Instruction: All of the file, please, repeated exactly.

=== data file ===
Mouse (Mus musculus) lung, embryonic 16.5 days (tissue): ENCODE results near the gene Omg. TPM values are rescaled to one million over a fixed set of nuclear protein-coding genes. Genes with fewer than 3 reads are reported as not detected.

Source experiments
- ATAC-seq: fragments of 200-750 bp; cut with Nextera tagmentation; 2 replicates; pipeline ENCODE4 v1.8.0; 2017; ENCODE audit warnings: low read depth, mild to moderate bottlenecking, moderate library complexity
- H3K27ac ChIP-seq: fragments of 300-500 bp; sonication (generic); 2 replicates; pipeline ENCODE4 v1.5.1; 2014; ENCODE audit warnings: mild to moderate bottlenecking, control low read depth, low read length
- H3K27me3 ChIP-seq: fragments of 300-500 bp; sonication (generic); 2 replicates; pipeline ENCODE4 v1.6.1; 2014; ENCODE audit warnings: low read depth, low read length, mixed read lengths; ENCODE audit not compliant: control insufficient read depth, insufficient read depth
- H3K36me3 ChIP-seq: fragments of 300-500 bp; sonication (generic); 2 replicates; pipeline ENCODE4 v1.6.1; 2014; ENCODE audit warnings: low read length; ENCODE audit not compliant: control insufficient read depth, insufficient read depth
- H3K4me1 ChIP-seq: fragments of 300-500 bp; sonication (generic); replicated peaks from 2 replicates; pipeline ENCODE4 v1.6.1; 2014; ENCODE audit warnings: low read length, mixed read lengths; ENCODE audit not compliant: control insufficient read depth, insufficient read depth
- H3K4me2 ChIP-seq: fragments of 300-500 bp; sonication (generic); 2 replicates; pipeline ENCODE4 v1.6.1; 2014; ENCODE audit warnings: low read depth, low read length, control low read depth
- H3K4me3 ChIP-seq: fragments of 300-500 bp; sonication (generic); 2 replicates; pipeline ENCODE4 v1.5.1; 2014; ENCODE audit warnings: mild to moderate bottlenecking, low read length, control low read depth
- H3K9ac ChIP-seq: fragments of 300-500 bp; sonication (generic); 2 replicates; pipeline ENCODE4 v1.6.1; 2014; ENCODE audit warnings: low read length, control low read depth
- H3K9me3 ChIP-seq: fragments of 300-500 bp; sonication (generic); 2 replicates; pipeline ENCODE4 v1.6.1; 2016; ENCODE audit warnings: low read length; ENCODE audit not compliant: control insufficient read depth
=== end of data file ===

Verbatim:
Mouse (Mus musculus) lung, embryonic 16.5 days (tissue): ENCODE results near the gene Omg. TPM values are rescaled to one million over a fixed set of nuclear protein-coding genes. Genes with fewer than 3 reads are reported as not detected.

Source experiments
- ATAC-seq: fragments of 200-750 bp; cut with Nextera tagmentation; 2 replicates; pipeline ENCODE4 v1.8.0; 2017; ENCODE audit warnings: low read depth, mild to moderate bottlenecking, moderate library complexity
- H3K27ac ChIP-seq: fragments of 300-500 bp; sonication (generic); 2 replicates; pipeline ENCODE4 v1.5.1; 2014; ENCODE audit warnings: mild to moderate bottlenecking, control low read depth, low read length
- H3K27me3 ChIP-seq: fragments of 300-500 bp; sonication (generic); 2 replicates; pipeline ENCODE4 v1.6.1; 2014; ENCODE audit warnings: low read depth, low read length, mixed read lengths; ENCODE audit not compliant: control insufficient read depth, insufficient read depth
- H3K36me3 ChIP-seq: fragments of 300-500 bp; sonication (generic); 2 replicates; pipeline ENCODE4 v1.6.1; 2014; ENCODE audit warnings: low read length; ENCODE audit not compliant: control insufficient read depth, insufficient read depth
- H3K4me1 ChIP-seq: fragments of 300-500 bp; sonication (generic); replicated peaks from 2 replicates; pipeline ENCODE4 v1.6.1; 2014; ENCODE audit warnings: low read length, mixed read lengths; ENCODE audit not compliant: control insufficient read depth, insufficient read depth
- H3K4me2 ChIP-seq: fragments of 300-500 bp; sonication (generic); 2 replicates; pipeline ENCODE4 v1.6.1; 2014; ENCODE audit warnings: low read depth, low read length, control low read depth
- H3K4me3 ChIP-seq: fragments of 300-500 bp; sonication (generic); 2 replicates; pipeline ENCODE4 v1.5.1; 2014; ENCODE audit warnings: mild to moderate bottlenecking, low read length, control low read depth
- H3K9ac ChIP-seq: fragments of 300-500 bp; sonication (generic); 2 replicates; pipeline ENCODE4 v1.6.1; 2014; ENCODE audit warnings: low read length, control low read depth
- H3K9me3 ChIP-seq: fragments of 300-500 bp; sonication (generic); 2 replicates; pipeline ENCODE4 v1.6.1; 2016; ENCODE audit warnings: low read length; ENCODE audit not compliant: control insufficient read depth